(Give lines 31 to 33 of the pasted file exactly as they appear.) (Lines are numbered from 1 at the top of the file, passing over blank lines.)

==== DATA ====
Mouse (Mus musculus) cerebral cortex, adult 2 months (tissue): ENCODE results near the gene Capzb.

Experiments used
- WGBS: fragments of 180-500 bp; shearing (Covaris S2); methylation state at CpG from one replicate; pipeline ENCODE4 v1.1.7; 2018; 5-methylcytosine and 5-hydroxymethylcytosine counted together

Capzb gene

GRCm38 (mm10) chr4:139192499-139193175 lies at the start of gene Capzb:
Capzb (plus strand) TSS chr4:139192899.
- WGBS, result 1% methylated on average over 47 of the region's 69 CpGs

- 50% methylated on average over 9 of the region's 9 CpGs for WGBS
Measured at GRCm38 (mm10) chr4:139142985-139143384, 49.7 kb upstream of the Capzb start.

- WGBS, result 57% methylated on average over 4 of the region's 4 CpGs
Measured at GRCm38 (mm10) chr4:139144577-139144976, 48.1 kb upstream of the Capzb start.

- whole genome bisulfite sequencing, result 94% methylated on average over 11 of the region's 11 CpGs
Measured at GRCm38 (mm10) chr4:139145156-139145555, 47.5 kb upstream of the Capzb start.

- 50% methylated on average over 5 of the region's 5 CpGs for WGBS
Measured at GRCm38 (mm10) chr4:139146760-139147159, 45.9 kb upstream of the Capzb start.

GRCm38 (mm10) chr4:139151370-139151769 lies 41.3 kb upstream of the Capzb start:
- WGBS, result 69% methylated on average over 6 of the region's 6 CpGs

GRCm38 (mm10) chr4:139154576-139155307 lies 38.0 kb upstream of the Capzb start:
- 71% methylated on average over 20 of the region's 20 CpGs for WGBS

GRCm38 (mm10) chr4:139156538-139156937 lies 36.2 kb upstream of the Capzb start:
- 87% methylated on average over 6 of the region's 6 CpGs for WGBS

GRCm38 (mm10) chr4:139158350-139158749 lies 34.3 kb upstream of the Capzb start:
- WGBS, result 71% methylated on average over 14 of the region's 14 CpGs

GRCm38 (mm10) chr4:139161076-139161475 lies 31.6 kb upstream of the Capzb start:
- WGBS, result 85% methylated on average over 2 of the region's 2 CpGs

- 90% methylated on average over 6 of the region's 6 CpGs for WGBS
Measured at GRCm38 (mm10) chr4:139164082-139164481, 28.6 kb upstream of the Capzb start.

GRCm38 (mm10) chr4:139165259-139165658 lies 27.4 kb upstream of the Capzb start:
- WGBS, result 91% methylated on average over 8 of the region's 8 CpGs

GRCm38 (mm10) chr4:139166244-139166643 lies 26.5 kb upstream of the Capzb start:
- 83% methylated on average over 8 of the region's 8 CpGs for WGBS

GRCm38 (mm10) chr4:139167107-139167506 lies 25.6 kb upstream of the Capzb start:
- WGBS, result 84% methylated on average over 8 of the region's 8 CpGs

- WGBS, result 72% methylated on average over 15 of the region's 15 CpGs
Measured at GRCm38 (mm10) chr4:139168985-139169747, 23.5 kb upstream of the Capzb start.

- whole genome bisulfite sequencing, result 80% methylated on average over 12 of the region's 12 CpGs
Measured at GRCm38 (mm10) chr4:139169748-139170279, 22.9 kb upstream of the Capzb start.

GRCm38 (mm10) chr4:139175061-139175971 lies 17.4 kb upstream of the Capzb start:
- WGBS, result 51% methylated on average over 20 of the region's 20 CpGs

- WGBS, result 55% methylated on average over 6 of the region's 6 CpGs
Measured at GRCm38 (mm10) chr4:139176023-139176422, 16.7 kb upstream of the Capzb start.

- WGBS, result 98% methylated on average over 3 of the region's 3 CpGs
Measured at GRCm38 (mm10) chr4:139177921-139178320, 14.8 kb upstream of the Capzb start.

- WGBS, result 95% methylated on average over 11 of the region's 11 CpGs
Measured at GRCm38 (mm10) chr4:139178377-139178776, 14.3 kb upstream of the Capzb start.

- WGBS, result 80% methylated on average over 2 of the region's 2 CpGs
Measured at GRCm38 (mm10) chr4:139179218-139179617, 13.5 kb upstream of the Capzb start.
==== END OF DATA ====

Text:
- 83% methylated on average over 8 of the region's 8 CpGs for WGBS

GRCm38 (mm10) chr4:139167107-139167506 lies 25.6 kb upstream of the Capzb start:
- WGBS, result 84% methylated on average over 8 of the region's 8 CpGs